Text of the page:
The Cave – Preface

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The Cave

By Michela Montgomery

 

Preface

A sharp black point on the sheer face of the cavern pierced my shoulder. I felt the first drop of dark blood squeeze out and drip down my arm.  I bit my lip against the pain and concentrated on clinging to the handholds above my head.  After another half hour, my arms became numb from the strain and cold. I began to shake.

I swallowed hard, again trying to force my voice into something strong enough for someone to hear.  Anyone.  As I tipped my face upward, the weight of my wet pack pulled me back toward the blackness. My heart skipped several beats.  I adjusted my fingers on the handholds and gripped as tightly as I could.

“Ano! Percy!  Anyone!”

Mist turned to droplets of water.  I wiped my hand across my forehead and succeeded only in covering my hand with more blood from the cut on my head when I’d gone down.  I could smell the blood as it trickled down the sides of my face. Heavy droplets dripped down my legs, soaking my calves and shoes, resting on slick moss that covered the foot-wide ledge. I looked around, suffocated by opaque blackness.  Reality sank in. I allowed fear to take over. As I pressed my cheek to the rough cavern wall, tears squeezed from between my eyelids.  I leaned against the cold face of the cavern. Slowly, I slipped one hand from the handhold above me.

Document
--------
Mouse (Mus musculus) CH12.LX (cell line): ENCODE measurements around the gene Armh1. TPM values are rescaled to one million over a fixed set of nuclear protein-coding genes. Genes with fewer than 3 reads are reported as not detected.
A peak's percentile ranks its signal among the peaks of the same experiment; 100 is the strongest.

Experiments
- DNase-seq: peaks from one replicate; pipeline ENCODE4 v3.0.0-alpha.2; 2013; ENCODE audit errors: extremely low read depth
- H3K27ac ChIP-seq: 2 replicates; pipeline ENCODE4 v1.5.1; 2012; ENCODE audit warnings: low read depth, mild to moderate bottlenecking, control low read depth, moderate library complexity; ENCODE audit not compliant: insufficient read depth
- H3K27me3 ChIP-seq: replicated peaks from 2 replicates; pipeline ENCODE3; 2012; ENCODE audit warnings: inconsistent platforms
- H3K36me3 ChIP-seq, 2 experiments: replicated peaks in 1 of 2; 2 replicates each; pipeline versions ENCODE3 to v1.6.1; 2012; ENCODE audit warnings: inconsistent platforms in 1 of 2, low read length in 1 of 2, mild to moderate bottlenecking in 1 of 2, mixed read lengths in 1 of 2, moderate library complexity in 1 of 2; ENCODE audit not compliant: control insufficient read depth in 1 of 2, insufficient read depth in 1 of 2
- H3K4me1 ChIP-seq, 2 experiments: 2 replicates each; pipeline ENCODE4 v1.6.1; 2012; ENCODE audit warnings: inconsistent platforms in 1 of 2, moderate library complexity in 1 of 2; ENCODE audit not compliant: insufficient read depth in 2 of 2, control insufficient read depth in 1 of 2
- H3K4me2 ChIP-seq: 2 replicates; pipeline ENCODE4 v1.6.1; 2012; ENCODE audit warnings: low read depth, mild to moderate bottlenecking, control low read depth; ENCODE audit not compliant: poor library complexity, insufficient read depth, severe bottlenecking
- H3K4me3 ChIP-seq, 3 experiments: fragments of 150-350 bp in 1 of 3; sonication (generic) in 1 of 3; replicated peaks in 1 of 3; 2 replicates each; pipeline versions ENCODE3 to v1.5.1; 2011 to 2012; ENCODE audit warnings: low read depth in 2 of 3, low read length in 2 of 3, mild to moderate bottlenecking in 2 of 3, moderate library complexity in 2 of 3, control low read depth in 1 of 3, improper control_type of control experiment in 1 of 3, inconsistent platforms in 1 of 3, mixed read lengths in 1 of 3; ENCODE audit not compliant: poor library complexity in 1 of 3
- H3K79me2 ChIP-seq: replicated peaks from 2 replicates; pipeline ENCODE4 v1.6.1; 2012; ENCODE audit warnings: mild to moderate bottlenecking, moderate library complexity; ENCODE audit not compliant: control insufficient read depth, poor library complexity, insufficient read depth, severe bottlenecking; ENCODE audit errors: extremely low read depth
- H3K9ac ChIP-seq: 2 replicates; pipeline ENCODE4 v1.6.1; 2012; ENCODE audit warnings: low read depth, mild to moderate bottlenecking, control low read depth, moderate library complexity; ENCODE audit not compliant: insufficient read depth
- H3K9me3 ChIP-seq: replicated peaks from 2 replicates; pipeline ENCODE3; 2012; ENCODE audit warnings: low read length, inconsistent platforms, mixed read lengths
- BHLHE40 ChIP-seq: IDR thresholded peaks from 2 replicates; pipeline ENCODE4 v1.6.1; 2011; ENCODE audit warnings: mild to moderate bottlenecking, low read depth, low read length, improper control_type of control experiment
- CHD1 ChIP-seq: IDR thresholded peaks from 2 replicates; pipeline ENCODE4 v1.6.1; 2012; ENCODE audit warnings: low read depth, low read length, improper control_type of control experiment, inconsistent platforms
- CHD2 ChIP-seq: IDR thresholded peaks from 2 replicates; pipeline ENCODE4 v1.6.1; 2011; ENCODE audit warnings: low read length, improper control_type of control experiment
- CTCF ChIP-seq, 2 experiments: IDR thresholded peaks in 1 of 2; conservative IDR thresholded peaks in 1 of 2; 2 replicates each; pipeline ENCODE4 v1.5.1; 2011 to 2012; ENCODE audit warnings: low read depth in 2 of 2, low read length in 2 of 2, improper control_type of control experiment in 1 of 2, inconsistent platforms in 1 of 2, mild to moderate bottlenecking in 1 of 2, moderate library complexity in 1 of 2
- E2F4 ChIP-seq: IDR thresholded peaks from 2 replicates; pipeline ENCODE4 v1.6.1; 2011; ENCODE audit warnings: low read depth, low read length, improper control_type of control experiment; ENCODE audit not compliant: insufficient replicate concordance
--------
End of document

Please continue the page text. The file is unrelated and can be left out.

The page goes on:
Cradling my numb arm against my body, I shook my hand to allow blood to flow back through it.  I dropped it to my side, hoping that gravity would work to pull the blood back through my hand and fingers.  Pain seared through my fingers as I tried to make a fist.

My other arm throbbed, heavy from the burden of clinging to the ledge. I leaned in closer to the rough face of the wall.  Resignation filled me.  My left arm had given out.  Releasing my grip from above, my arm slid down the wall to rest against my hip.  Without my hands to anchor me, my feet slid closer to the edge.  Shooting pain from my shoulder to my wrist forced the first sob from my chest.

“Ano!”  I screamed, even though my head was no longer tipped up, and the only sound that returned was the echo of my own desperation.  “Help me,” I whispered, “please don’t let me die this way.”

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